Hi there,

My husband and I have embraced budgeting and being mindful of our expenses. He’s on board with me but I am the one who drives the bus.

 

We have a small mortgage that was previously an LOC that we refinanced into a 4 year term at 1.85%. The idea was to focus payments and get it paid in a finite amount of time. It’s working well and I’m able to budget a surplus in our monthly income that I’m now using to cashflow property improvements that have to be done. We had no idea that we could cash flow these projects so are quite excited.  My plan is also to cash flow, as best we can, the 10% prepayment that we are allowed to do each year on this mortgage. I did it for 2020 with a vacation payout we received (company changed their policy and cashed out our accruals).  It knocked 6 months off the term (mortgage principal was $45,000 in November when it was taken out).

 

We have an investment broker who has been quite helpful but he thinks I’m crazy to go that route with such a cheap interest rate on borrowing.  He thinks we should invest.  He figures that we could get a return of upwards of 10% and that the cost of borrowing was insignificant.

 

We have other debt in the form of a mortgage on our principal residence and a rental property that takes care of itself.

 

My husband understands my drive to pay off the debt.  We are 49 and 47 respectively and my fear is retirement is looming. We both work for the Town we live in and have a defined pension plan.

 

Knowing that our guy is a broker concerns me only from the perspective of where his ultimate interests would lie. I listened to your podcast on this topic recently for a person that had the money and would not miss it should they choose to pay down the debt.

 

Alberta, Canada

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L, first off, I’m proud of you. I can feel your passion, humility and drive coming through in your e-mail and I love it. I also love that you’ve embraced the family CFO role and I hope there is no bitterness about this at all as some folks just have a knack for these things while others are better at the supporting role. If you can work together anything is possible.

 

Yes, I believe you are missing something and so is your broker. What you’re missing is the return on peace of mind and the ability to avoid irrational and emotional decisions when all hell breaks loose. I’m actually a little frustrated that your broker ‘thinks you’re crazy.’ Maybe consider a deeper discussion with this adviser to learn more about this view. If you aren’t able to find common ground it may be time to seek another opinion.

 

But what does the math say? With interest rates at historic lows and longer-term market returns nearing double digits, it’s hard to argue against keeping low interest debt and opting to invest. While I love it when folks cite these facts to me like I don’t know that, let me tell you a story that happened just a year ago.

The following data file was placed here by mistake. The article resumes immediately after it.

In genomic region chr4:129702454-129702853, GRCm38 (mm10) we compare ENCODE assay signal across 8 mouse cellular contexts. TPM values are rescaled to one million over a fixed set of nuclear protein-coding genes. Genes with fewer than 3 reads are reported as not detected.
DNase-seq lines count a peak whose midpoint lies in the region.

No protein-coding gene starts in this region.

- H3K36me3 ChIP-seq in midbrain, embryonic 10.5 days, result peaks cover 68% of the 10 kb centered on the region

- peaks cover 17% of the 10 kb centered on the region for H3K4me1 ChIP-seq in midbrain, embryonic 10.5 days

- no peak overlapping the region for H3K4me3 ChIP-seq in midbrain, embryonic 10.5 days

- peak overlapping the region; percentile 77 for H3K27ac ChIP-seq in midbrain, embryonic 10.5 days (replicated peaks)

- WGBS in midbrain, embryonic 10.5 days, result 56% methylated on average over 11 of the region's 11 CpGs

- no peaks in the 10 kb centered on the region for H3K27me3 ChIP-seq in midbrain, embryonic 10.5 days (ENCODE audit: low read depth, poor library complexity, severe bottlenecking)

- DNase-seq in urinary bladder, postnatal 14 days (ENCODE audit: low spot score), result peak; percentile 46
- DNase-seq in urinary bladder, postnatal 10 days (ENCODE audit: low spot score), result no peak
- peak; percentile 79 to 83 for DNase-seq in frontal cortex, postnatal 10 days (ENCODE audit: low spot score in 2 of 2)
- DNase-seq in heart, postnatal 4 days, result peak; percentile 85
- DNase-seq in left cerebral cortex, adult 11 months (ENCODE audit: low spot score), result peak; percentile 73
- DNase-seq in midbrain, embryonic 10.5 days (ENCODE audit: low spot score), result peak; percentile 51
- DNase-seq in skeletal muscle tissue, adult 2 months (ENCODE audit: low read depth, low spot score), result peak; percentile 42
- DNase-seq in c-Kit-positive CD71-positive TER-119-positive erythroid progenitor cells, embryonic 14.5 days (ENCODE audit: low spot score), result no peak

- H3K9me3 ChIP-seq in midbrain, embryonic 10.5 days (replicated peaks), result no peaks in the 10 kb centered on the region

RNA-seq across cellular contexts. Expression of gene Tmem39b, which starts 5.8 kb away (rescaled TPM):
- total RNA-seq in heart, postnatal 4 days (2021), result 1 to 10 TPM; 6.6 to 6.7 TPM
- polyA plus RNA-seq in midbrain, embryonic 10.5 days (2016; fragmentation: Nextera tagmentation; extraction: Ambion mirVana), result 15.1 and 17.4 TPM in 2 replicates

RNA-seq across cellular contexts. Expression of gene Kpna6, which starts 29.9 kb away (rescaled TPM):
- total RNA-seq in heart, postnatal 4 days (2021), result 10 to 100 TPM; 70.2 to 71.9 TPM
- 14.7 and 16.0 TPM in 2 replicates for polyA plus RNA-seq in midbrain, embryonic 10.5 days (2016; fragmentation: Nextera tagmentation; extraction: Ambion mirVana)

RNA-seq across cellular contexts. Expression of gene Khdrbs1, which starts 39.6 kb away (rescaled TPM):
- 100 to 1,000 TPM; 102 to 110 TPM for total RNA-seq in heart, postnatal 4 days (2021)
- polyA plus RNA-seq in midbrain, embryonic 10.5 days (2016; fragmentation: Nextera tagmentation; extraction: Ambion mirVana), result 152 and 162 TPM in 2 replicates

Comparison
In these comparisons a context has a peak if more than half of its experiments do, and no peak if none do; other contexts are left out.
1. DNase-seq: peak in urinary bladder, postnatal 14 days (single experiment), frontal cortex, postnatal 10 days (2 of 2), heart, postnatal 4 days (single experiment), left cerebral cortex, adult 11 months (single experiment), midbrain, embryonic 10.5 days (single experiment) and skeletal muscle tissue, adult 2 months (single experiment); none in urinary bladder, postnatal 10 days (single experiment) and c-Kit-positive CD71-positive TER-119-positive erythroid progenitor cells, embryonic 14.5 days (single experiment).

It was late March 2020, and the world seemed to be ending. Covid was in full force and the markets were falling daily. At the depth of the decline the S&P had shed over 35%. Now, I realize that many younger, newer investors took to their RobinHood app and made stock purchases. That may have been a very smart move; however, very few of those new investors had the pleasure of watching their investments decline considerably against the backdrop of debt since they were new and starting with relatively small amounts. I on the other hand, not only saw my personal investments decline but was managing hundreds of millions of dollars for clients and watched daily as these values continued to erode. Just about every day I had long talks with clients discussing their overall plan and, while this was not the first time, I found a very common theme among my investors. Those with no debt had very little worries, while those with debt were very concerned about their portfolios and were asking if it was better to just sell everything and pay off their house. Thankfully very few did this but the theme regarding debt vs. no debt and the desire to either stay the course or sell was as correlated as I had ever seen it.

 

Additionally, out of the over 700 or so clients we represent there was a total of 4 people who added money within days of the actual bottom of the market. Think about that for a moment, when the market was being decimated less than 1% of our entire client base bucked the trend and bought stocks. Guess what, two of those people were myself and my client relations manager Linda. Do you know also what the theme was among the 4 of us that bought? You guessed it. Little to no debt.

 

So let’s see. What’s the value of having peace of mind when the markets are eroding daily and you have no mortgage? Is it worth 3%, 4% or 10%? What’s the value of having no debt, peace of mind and being able to add money when stocks are down? Well, considering the market is up almost 100% from the depths of the decline, I’d say it’s pretty high.

Not to talk our own book but your saga is exactly why we’re rolling out a Wealth Development program for folks just like you who are on the fiscal DIY Money path and maybe only on occasion need to talk to a Daniel, aka our Certified Fiancial Planning Professional, and make sure your ducks are in a row. We’re putting the finishing touches on this program now and I’m excited for what it entails. I think this may be something you’d be interested in.

In the meantime from the little I know about you from your e-mail it sure sounds like you’re on the right track with established goals and priorities. There will be many distractions along the way however what I have learned is those who remain focused and diligent have a much better success rate than those who do not.